Hey. Karla here. We're not sure yet what my--persona--is, exactly. Except that my sentences probably are shorter. Just like Hemingway.
I wasn't too upset about not getting to go on that 4-day ride. The distance sounded fine. But only one hill worth mentioning in 330-something miles, and that means a lotta flat ground. Don't much care for it. Leave it to the prissy roadbikes.
On Sunday, though, the old lady and I went for a ride. She didn't know how far exactly she wanted to go, or where she really wanted to ride to. She should know better than to leave it up to me. She'd been looking at maps and saw that there was this backroad way to get to Chester from Chico (no, we didn't go all the way to Chester. This time.) She couldn't tell if it was paved or not. Which definitely rules out prissy roadbikes. The turnoff for this road was about 30 miles up Highway 32. She didn't know if she was up for riding that far up the mountain. Poor thing all worn out from riding around in pancake land for four days.
We knew for sure we'd get to Forest Ranch, elevation 2415', about 14 miles up the mountain (and this is one of those more gradual 'big rig' climbs, not a wall). There's a store there and when there's a little store in the middle of nowhere, you have to stop. Here I am.
Oh -- and Chico is at 195'. For reference.
So after the store, she felt alright, and thought she'd just keep riding. Seemed like a long way to that turnoff but she was too curious about it to stop. You'd think we were looking for the Northwest Passage.
Now I think of my saddle as comfortable. So I won't take too much blame for this, but she kept standing up, trying to adjust, not sitting so well. And she needed a snack anyway, so we pulled over. Looking back from where we came, we thought, well damn if we're not in the mountains.
The darker clouds seemed to be moving away from us. It rained a little, so she says. I say it misted. On this climb there were a few reprieves, stretches of some downhill, and she said she was cold. Cold?? Temperature never quite suits you, huh? You brought a jacket, put it on.
The odometer got up around 27 - 28 miles and she thought the turnoff was around 29, so we were just about there. And then we were.
The sign was in disrepair. Humboldt is the name of the road to Butte Meadows. A sorry broke-down stretch of Humboldt Road is right at the beginning of the ride, and then it merges with Highway 32 for the next 24 miles until it splits again. 30 more miles and it takes you to Lake Almanor, which is next door to Chester. The later stretch of Humboldt is nice and smooth, like somebody cares about it. This is because the first stretch parallels the highway (it was the original highway, maybe) and the only people who ride on it are cyclists and people who like to drive somewhere to drink their Bud by the 24-pack. That sounds a lot more dangerous than it is. The Bud drinkers are nocturnal, and no cyclist would be dumb enough to ride that road in the dark, unless...well, I could haul a 24-pack, but Bud is a waste of good water. Unless she wants to fall into a pothole as deep as a mineshaft, no cyclist would ride it in the dark.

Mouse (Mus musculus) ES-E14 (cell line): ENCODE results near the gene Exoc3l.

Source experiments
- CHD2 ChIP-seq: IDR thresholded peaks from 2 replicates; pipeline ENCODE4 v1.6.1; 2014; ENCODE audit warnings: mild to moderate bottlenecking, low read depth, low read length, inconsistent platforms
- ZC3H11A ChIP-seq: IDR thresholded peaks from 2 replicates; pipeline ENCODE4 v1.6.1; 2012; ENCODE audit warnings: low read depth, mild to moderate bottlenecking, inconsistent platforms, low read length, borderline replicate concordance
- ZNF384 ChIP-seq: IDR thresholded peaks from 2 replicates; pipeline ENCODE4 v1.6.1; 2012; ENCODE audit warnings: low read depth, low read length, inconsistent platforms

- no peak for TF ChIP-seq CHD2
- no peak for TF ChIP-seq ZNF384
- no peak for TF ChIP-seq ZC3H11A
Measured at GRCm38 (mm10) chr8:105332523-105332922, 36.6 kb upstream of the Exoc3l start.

We got this far, and it wasn't too late, so she thought she'd just keep going to Butte Meadows. Only another 4 - 5 miles. To her dismay and my amusement, that's when the REAL hill started. The first 30 miles were the warmup. But we put it in low and she started picking things to ride to--that tree up there, that pole, that bump in the road, and then another thing, and then another. Had to pull over once because she got too much salt in her eye and had to wipe it off. Some people in a Suburban pulled over and asked if everything was ok and she gave 'em Thumbs Up and said thanks.
Finally we got to the top of that hill, and it looked like the top of the world. From there it was actually downhill to Butte Meadows. Their sign was in better shape.
She was obviously pleased about the elevation thing. I said, honey, that's what I do. Though now that we'd arrived at Butte Meadows (notice there's elevation but no population on the sign...) it was a lot colder, and she was low on fuel. Rode along through "town" for a bit. Looks like it's bunch of vacation cabins and campgrounds. Surely, she thought, there's some place the campers go for provisions. And then we found it.
The "Bambi Inn." Hallelujah. A sign outside said "BIKER FRIENDLY" and we weren't sure if that was supposed to mean us or not, but we didn't care. Well, I take that back. She was a little self- conscious about her lycra shorts and bright neon yellow windbreaker. But as I pointed out, it's not like she was Sir Edmund Hillary on the top of Everest. In fact it seemed like people riding their bikes (bicycles) to the Bambi Inn was a non-event to the inn-habitants.
According to her report (I waited outside) she sat up to the bar and ordered grilled cheese, chips, and a Coke. She said it was the best velveeta sandwich she'd ever had.
The ride home took about half as long as the ride up. She got mad enough to give the finger to a jeep that blasted its airhorn when it came up behind her...at a place with plenty of shoulder and we were well off the road. She was mad until she remembered the people in the Suburban who had been kind and thoughtful. The jeep had grotesquely oversized tires. The driver was probably just excited because he would to stop at a gas station again very soon.
These little wildflowers were growing everywhere by the road up there. Pale, pale yellow. She thought maybe they're some kind of wild iris? No idea.
When we got back to Chico she turned the wrong way in the park, adding another two miles for a total of 71. Good ride. I think she'll feel it for a couple days.